Note: When Dalrymple’s long-running BMJ column ended in 2012, he had a backlog of around 50 or 60 unpublished pieces, and he kindly gave them to us to post here at Skeptical Doctor. We are posting one each Wednesday to coincide with the schedule of his old BMJ column. We hope you enjoy them.
Xavier de Maistre (1763 – 1852) was the younger brother of the brilliant reactionary philosopher, Joseph de Maistre (1753 – 1821). Both wrote in French, but were actually Piedmontese: Joseph was Sardinian ambassador to St Petersburg while Xavier served the Tsar and died there.
Xavier is now mainly remembered for his amusing Voyage autour de ma chambre (Voyage Round My Bedroom) in which he describes with wit and irony a circumnavigation of his room in forty-two days, stopping off at various points to reflect philosophically on the condition of mankind. For example, he calls his looking-glass the greatest masterpiece of human art because it reflects, and can reflect, nothing but the truth; the only problem is that the prism of amour-propre is the most powerful distorting prism known, far more distorting than that used by Sir Isaac Newton. In other words, we are ready to receive anything except the truth about ourselves.
Xavier wrote little; one of his works was The Leper of the City of Aosta. The protagonist of the story – the leper – is made to live in an abandoned castle in a depopulated area south of the city, where he is provided for by the municipality but is cut off from all human contact for fear of contagion. His sister lived with him for a time, also a leper, but she dies of the disease, leaving him entirely alone – apart, that is, from a dog.
The dog is not a handsome one, but he is affectionate and the leper loves him. From time to time, however, the dog roams and is thought by the nearest inhabitants to be a potential spreader of his master’s disease, so that one day they come to the castle and demand that he deliver the dog up to them so that they can kill him. Initially they want to drown him but finally decide on lapidation. The leper hears the pathetic cries of the dog as he is done to death, and despises himself for not having protected him better as it was his impossible duty to do.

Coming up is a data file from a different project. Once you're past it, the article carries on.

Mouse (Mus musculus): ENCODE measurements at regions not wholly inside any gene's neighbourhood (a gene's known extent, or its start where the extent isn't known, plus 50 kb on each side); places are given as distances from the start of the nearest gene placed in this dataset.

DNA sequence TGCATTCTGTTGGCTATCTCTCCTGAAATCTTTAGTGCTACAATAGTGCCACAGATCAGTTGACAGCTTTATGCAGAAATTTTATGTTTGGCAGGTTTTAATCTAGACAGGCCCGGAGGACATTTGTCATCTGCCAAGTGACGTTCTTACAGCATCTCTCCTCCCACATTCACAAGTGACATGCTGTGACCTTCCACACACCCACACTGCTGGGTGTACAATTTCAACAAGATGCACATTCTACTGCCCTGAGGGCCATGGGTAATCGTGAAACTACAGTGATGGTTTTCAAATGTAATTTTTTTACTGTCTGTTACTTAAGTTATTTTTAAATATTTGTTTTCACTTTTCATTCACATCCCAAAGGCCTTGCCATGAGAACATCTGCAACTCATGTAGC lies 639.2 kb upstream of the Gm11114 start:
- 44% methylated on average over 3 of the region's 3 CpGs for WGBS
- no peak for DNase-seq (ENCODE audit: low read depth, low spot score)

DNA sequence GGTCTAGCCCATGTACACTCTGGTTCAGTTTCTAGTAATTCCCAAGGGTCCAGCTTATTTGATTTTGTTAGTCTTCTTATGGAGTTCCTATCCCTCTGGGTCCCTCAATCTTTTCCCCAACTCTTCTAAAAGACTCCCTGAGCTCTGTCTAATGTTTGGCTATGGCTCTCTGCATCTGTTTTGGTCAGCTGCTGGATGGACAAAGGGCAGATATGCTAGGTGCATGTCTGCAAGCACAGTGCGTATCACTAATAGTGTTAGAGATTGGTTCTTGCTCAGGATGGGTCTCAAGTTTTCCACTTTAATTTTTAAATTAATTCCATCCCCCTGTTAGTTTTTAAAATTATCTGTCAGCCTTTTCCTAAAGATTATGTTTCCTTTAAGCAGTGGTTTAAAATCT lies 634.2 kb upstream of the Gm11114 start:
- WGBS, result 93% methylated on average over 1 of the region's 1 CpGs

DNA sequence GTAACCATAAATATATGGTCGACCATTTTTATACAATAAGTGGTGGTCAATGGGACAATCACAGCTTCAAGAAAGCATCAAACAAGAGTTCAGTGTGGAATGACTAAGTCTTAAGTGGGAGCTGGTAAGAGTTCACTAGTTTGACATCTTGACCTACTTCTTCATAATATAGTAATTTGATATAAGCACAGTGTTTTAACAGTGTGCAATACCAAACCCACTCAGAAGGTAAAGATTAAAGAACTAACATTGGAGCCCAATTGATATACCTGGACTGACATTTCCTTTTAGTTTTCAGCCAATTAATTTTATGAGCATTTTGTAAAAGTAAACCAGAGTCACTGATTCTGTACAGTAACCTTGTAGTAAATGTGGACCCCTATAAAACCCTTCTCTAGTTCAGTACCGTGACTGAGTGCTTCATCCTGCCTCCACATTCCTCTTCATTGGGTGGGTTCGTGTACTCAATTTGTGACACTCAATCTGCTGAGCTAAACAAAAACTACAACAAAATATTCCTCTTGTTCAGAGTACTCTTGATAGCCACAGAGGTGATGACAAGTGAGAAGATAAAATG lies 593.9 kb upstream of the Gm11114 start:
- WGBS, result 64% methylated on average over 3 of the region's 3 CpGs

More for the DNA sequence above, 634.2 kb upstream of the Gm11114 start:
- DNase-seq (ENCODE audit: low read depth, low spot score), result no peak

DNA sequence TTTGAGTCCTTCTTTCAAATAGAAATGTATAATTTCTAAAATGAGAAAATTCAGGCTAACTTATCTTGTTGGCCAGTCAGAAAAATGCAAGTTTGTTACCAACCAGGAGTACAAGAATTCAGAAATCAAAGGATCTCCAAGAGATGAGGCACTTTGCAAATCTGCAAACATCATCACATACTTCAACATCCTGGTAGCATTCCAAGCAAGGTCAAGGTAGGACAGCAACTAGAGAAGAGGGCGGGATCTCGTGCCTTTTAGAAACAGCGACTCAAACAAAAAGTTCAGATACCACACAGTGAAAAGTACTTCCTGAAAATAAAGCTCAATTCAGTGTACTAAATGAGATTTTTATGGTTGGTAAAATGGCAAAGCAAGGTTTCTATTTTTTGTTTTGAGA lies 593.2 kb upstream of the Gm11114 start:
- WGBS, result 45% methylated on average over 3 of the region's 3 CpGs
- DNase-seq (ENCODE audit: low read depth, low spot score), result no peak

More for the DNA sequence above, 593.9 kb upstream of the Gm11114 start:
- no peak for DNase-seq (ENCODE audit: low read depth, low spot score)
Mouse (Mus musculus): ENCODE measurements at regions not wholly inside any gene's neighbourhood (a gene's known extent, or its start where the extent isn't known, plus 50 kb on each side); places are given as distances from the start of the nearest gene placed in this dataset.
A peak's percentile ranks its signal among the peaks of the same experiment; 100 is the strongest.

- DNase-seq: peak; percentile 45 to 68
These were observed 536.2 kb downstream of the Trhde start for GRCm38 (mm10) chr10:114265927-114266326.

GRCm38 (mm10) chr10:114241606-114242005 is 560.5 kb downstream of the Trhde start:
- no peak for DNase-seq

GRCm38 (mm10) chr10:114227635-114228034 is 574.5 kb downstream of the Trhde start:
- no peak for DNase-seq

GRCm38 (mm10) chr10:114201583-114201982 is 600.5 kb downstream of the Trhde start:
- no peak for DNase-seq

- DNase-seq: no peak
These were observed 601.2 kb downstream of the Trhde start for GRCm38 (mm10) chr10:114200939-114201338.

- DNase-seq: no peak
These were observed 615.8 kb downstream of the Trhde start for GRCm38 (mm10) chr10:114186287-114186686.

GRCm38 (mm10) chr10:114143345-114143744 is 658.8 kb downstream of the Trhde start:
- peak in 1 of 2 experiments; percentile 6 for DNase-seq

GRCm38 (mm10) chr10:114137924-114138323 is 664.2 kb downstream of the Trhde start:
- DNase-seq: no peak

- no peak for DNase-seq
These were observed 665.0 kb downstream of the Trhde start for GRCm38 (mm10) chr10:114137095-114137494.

De Maistre here demonstrates his sympathetic understanding of the intense and loving relationship that the lonely and disabled develop with their dogs; his story is strongly reminiscent of Turgenev’s short masterpiece, Mumu, in which a deaf and dumb serf called Gerasim is forced to drown the little dog upon which he pours all the love of his heart for lack of any other object upon which to pour it because his mistress, a capricious and thoroughly spoilt woman, says that the dog’s barking (not very much) has given her a headache. Carlyle wrote that Mumu was the most powerful denunciation of arbitrary power that he had ever read; and if there is a more powerful one, I certainly do not know it.
After the dog dies, the leper thinks of suicide, but even the thought seems to him a terrible crime.
In de Maistre’s story, a sympathetic soldier visits the leper and extends his hand to him, which the leper refuses to take. He does not even agree to epistolary contact between them, for fear of infecting the soldier. Instead he says to him as he takes his leave that he needs no other friend than God, in whom they will eventually be united. ‘Stranger,’ he says, ‘when sorrow or discouragement attack you, think of the hermit of Aosta. You will not then have visited in vain.’
Ah, if only the thought of those who are worse off than ourselves could truly console us as it should!
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